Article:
In 8th century China, 10-year-old general's daughter Nie Yinniang is handed over to a nun who initiates her into the martial arts, transforming her into an exceptional assassin charged with eliminating cruel and corrupt local governors. One day, having failed in a task, she is sent back by her mistress to the land of her birth, with orders to kill the man to whom she was betrothed - a cousin who now leads the largest independent military region in North China. After 13 years of exile, the young woman must confront her parents, her memories and her long-repressed feelings. A slave to the orders of her mistress, Nie Yinniang must choose: sacrifice the man she loves or break forever with the sacred way of the righteous assassins.Written by
Throughout the shooting, more than 500,000 feet of film was shot. See more »
The way of the sword is pitiless. Saintly virtues play no part in it.
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In Japan, the film has been released with an additional footage contains the scene involving the Mirror Polisher (Satoshi Tsumabuki) and the wife of the Mirror Polisher (Shiori Kutsuna). This version is only available on Japanese Blu-Ray from Shochiku Home Video but without English subs. See more »
The camera lingers on a woman, sitting on a bed, partially obscured by silk sheets that blow gently in the wind. The sheets drift apart and for a moment you see her face, contemplative. In a word, this is this film in a nutshell - contemplative.
To dispense with any misunderstanding, perhaps brought about by the title, or the brief description and the intense looking protagonist on the cover art, this is not a martial arts action film. The story contained within is a twisted intrigue of politics intertwined with an ill-fated love story and a young woman in emotional turmoil. There are a handful of beautifully choreographed scenes of combat, but in between lie long partitions of setting, silent physical drama and awkward monologues.
Making use of some of the most spectacular scenery in cinema, parts of the film have the feel of a cultural documentary. It wouldn't be an exaggeration to think that probably a third of the movie is setting shots of forest, lakes, trees, mountains, hills, goats, people's faces while they do something with their hands off camera, people walking, more people walking, people dancing, buildings at night, buildings in the day, buildings at sunset, buildings at sunrise, grass, person walking in grass, unknown person standing in trees, person looking surprised, then walking away... It's boring, it's beautiful and features some impressive mastery of camera work, lavish costumes and sets that are beautiful but it's also tedious.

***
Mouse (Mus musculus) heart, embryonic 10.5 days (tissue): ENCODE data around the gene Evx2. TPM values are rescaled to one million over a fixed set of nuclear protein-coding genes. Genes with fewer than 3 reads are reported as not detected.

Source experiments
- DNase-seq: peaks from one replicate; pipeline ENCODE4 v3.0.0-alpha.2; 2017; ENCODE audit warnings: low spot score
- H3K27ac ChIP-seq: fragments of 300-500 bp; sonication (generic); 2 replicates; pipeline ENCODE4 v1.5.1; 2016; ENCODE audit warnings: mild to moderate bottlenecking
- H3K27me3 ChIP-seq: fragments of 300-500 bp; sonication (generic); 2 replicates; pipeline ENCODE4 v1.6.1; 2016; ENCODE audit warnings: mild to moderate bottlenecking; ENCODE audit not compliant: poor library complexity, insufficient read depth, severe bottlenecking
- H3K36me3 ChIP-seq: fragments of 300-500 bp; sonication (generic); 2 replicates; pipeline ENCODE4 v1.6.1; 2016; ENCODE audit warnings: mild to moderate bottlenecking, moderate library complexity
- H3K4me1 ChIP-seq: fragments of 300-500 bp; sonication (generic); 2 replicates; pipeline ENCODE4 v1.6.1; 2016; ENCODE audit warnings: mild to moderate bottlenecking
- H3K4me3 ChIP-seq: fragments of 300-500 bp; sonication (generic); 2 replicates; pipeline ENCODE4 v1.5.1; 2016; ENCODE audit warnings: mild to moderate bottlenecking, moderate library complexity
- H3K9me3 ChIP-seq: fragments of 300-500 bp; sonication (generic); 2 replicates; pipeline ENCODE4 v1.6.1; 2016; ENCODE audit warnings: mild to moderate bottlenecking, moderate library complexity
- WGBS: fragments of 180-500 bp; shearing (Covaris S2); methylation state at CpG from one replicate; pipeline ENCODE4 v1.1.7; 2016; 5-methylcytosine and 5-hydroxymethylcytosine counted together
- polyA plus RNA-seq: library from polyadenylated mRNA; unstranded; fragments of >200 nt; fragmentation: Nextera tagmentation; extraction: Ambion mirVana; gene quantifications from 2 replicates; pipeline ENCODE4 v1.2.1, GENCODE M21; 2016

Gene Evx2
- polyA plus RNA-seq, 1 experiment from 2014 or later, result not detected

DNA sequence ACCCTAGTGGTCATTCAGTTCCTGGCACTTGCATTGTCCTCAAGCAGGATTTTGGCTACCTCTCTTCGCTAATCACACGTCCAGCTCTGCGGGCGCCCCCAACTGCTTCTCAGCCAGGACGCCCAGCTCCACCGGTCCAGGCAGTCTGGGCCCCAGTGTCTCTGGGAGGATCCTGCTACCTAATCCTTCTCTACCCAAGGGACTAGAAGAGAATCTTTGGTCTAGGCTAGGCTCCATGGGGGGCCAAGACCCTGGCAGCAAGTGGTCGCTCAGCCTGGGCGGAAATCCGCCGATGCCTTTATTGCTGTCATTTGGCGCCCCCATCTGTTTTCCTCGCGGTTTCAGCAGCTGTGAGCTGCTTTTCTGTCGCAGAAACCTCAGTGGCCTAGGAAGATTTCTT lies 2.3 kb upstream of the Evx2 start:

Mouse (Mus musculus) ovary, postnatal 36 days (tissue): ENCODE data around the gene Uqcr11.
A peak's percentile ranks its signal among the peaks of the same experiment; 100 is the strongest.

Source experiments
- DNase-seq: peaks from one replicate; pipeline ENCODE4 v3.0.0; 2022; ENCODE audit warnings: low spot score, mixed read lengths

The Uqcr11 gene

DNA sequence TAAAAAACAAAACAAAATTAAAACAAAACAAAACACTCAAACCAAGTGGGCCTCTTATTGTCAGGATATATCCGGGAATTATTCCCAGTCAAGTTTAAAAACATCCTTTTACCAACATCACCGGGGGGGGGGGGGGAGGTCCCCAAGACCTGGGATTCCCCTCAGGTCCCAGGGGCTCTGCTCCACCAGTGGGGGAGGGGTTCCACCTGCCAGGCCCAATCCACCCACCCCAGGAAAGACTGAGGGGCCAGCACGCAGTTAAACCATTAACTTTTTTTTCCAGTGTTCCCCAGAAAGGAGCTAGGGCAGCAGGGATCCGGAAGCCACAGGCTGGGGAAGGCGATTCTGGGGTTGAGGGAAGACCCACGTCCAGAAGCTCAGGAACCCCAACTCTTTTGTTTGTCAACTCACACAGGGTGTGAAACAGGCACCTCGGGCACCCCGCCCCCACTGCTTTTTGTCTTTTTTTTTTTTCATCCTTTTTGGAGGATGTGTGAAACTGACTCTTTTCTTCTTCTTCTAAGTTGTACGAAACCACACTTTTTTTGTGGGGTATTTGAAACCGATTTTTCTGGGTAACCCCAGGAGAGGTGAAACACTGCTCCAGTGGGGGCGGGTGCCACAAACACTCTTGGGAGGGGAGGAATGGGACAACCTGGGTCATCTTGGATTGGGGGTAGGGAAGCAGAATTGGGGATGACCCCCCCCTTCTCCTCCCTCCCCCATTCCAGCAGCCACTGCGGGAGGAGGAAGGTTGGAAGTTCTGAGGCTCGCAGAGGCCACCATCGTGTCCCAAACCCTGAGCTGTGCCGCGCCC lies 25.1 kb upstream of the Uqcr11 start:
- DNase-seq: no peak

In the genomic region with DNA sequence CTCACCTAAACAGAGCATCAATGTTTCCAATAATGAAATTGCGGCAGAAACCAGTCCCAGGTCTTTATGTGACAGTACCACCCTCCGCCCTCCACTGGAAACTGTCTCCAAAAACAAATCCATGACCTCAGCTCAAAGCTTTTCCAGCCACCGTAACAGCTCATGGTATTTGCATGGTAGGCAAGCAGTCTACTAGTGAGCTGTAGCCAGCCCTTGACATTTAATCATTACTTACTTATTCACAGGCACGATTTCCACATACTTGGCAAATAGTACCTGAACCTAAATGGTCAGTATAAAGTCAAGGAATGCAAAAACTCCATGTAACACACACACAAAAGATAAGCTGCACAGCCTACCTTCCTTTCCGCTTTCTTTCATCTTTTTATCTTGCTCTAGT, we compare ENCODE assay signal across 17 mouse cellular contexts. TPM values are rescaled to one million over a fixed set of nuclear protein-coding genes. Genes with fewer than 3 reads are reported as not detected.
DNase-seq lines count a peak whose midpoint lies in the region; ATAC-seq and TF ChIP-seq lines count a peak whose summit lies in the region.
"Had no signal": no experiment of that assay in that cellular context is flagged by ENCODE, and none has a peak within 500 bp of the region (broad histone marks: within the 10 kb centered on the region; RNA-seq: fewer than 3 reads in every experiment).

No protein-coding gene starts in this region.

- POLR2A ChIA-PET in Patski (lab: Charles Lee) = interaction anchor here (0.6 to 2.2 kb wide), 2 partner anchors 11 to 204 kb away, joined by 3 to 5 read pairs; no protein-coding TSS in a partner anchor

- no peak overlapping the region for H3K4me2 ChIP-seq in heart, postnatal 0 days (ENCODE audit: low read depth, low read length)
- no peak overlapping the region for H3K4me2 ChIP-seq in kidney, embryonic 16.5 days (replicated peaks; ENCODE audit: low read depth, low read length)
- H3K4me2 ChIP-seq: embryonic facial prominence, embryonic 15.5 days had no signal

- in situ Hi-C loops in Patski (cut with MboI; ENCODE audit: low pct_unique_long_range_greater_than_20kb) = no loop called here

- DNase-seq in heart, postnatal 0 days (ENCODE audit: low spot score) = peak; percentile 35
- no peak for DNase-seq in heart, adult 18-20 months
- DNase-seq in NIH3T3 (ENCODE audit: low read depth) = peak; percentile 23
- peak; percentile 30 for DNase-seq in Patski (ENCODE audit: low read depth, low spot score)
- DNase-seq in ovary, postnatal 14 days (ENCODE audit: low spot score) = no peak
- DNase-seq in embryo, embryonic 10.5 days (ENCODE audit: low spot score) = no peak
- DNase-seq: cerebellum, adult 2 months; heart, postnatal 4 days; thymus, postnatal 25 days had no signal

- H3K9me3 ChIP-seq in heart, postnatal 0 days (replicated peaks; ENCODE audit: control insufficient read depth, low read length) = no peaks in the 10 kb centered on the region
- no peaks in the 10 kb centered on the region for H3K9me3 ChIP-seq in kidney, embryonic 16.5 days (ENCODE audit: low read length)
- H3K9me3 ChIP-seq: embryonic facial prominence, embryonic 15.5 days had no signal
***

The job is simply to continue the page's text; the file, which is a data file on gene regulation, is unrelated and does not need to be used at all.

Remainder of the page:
If viewing a film of this kind for the first time, a person may find it difficult to follow, not because the story is complex but because the story is thinly exposited between lengthy shots that establish very little if anything at all. Subsequently it is easy to lose interest between the action scenes and get lost in the cultural documentary that parses several critical events.
There is an audience for this type of a film - who is looking for something without hollywood glitz, who's tired of the over-the-top melodrama of western politics, who want something beautiful and slow and most importantly is familiar with enough Chinese culture to be able to infer the significance of seemingly pointless scenes. For example, there is something deliberate in seeing a random woman you're sure you've never seen before, standing in a forest, doing nothing. Maybe there's some significance to her gait, because she's a well known actress, and that's supposed to reveal an important relationship to another character. Is that exciting to you? Then sit back and get ready to watch a lot of people who stand there and say nothing, or participate in mundane everyday life events without an explanation. If you can decipher such curious camera angles and what's not shown or even talked about, you too can infer the meaning of this film, which isn't that mind-blowing when you do, but it's fun to participate along the way. While you're doing so, try not to be distracted by the film ration spontaneously switching from 4:3 to 16:9, that just happens... or does it?
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